How Liverpool came alive with Ukrainian culture13 May 2023 at 17:18 CEST
When Liverpool was announced as the host city for Eurovision 2023, it was always going to be Ukraine’s party. Artist collaborations, Ukrainian raves, and video installations popped up around the city in May. The Beatles’ famous yellow submarine became blue and yellow in honour of the Ukrainian flag. Ukrainian theatre makers Yurii Radionov and Shorena Shoniia presented the world premiere of a new play. And Eurovision 2016 winner Jamala performed her new album live with the BBC Philharmonic Orchestra, exploring Crimean culture.
Down in the Eurovillage, a side street opens up with a yellow and blue banner reading “Discover Ukraine.” It’s the Ukrainian Village Market. Famous chef Ievgen Klopotenko (described by one stallholder as the Ukrainian Jamie Oliver) is running a food stall, where people tuck into beetroot-red Borscht and a Crimean Tatar pastry called Cheburek.
Little huts line the street selling books, clothes, and jewellery. There’s Ukrainian fashion hub I AM VOLYA and a brand called Bravery which raises money to help rebuild Ukraine.
Bookshop UKRBOOKS is the UK’s first Ukrainian bookshop, and is normally based online. But for Eurovision, the shop has brought together a collection for the village. They’ve got a special collection of dual-language children’s picture books, so that children arriving in the UK can learn English.
Mariana Didun is the shop’s owner, and she shared her feelings about Liverpool being filled with Ukrainian culture.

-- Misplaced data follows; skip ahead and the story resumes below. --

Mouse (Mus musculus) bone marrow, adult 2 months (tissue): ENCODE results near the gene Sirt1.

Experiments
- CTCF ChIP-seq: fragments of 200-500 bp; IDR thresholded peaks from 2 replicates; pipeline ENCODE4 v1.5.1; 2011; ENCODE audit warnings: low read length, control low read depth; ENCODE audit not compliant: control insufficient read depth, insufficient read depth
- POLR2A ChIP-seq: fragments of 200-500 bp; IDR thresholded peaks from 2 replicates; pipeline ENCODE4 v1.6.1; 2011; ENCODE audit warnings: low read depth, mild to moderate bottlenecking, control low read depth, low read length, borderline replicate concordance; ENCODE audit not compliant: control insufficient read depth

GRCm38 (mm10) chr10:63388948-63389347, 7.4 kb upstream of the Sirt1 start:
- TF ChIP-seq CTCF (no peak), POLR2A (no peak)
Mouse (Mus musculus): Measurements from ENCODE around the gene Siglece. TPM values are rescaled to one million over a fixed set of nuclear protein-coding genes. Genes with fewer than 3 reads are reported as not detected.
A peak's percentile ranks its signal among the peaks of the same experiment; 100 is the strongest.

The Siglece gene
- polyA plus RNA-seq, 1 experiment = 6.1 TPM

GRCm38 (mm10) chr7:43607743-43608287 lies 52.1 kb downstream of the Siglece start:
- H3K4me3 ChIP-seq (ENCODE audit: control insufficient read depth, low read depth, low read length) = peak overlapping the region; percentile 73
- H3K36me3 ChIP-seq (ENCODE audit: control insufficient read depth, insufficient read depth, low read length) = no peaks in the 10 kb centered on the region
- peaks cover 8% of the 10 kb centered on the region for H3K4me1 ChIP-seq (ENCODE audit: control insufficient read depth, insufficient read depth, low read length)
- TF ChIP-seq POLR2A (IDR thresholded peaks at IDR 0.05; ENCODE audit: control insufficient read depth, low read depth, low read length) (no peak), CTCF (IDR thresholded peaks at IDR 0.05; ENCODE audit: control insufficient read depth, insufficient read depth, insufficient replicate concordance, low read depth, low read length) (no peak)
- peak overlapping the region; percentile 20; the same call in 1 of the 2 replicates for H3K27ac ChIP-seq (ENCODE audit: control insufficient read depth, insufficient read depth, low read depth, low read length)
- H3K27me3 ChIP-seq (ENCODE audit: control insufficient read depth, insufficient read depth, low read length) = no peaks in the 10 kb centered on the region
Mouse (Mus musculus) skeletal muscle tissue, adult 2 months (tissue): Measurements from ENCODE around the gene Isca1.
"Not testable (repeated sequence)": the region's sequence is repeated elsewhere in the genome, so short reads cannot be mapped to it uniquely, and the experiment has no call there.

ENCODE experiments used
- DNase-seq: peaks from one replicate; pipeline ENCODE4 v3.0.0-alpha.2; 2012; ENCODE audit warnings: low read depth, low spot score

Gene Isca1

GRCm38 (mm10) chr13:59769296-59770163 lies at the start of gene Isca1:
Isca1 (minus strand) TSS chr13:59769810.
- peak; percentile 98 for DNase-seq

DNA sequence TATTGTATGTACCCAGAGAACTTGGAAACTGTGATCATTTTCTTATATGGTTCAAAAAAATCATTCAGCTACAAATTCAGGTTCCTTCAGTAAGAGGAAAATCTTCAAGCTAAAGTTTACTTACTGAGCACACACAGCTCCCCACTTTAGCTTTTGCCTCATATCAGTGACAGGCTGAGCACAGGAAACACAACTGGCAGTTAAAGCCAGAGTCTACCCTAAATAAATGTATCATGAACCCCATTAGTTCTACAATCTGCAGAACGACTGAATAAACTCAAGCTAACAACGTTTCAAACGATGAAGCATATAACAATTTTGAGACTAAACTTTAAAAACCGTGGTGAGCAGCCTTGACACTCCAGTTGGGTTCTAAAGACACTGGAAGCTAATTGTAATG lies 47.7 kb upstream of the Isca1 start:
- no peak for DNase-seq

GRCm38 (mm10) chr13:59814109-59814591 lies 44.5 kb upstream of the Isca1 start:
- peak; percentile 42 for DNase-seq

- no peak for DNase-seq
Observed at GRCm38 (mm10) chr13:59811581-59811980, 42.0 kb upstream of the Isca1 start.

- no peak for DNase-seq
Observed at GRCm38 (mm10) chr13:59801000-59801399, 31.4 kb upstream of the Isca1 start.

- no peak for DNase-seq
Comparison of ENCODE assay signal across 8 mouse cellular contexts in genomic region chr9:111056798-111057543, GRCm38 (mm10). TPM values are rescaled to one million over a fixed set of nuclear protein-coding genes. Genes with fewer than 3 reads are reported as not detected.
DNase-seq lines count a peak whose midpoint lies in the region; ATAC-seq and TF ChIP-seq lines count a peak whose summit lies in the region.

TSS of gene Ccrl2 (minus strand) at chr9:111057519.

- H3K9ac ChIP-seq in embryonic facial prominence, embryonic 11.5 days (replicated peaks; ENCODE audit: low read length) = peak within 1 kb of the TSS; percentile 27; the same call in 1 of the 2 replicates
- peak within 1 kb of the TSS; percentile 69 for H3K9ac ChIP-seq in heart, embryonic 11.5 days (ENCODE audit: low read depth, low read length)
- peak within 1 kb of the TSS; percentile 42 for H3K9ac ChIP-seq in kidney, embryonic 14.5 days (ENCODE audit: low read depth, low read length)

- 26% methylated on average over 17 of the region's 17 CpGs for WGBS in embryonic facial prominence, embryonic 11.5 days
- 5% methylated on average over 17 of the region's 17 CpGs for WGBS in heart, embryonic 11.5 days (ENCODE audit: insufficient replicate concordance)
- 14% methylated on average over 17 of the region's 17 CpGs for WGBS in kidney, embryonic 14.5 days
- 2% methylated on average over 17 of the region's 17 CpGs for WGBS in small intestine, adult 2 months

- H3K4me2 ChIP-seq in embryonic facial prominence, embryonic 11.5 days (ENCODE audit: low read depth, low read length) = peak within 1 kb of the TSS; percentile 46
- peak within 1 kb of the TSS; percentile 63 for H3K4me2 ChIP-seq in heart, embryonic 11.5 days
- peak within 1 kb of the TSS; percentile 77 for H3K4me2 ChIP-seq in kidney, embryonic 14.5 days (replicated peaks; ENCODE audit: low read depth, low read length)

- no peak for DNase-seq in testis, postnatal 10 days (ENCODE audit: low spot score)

“It really shocked me, the atmosphere here. We feel like we’re in Ukraine,” she said. “British people are very kind and very welcoming. Liverpool is an amazing city.”
In amongst the photobooks of Kyiv and beautifully illustrated books, Mariana points out the Petrykivka art painted on jewellery boxes and plates with special handmade brushes, which she’s especially proud to share.
At the bottom of the street, an interactive exhibition called See, Hear, Feel Ukraine has been put together inside a dome by non-profit organisation Music Saves UA, with a beautiful tree in the centre. It’s a hands-on way for people to get to know Ukrainian music and culture across the years. As would be expected, there’s a special board all about Ukraine in Eurovision, featuring Jamala, Ruslana, and Kalush Orchestra alongside the country’s other successes. But there is also music outside the world of Eurovision (we know, we’re surprised too) and some of Ukraine’s other iconic artists are celebrated in the exhibition. In one section, visitors can listen to the Ukrainian language, with the board reading, “Without language, a nation falls silent.”
Olena Yelistratova is part of the team running the Music Saves UA installation, and explained why it is so important: “Ukraine is very famous for what is happening at the moment — the war — and we wanted to show that there is much more to Ukraine. There are so many beautiful places, amazing landscapes, plenty of very talented people in Ukraine, and great music. The people there are so nice.”
She said that they wanted people from the UK to be able to see all that with their own eyes.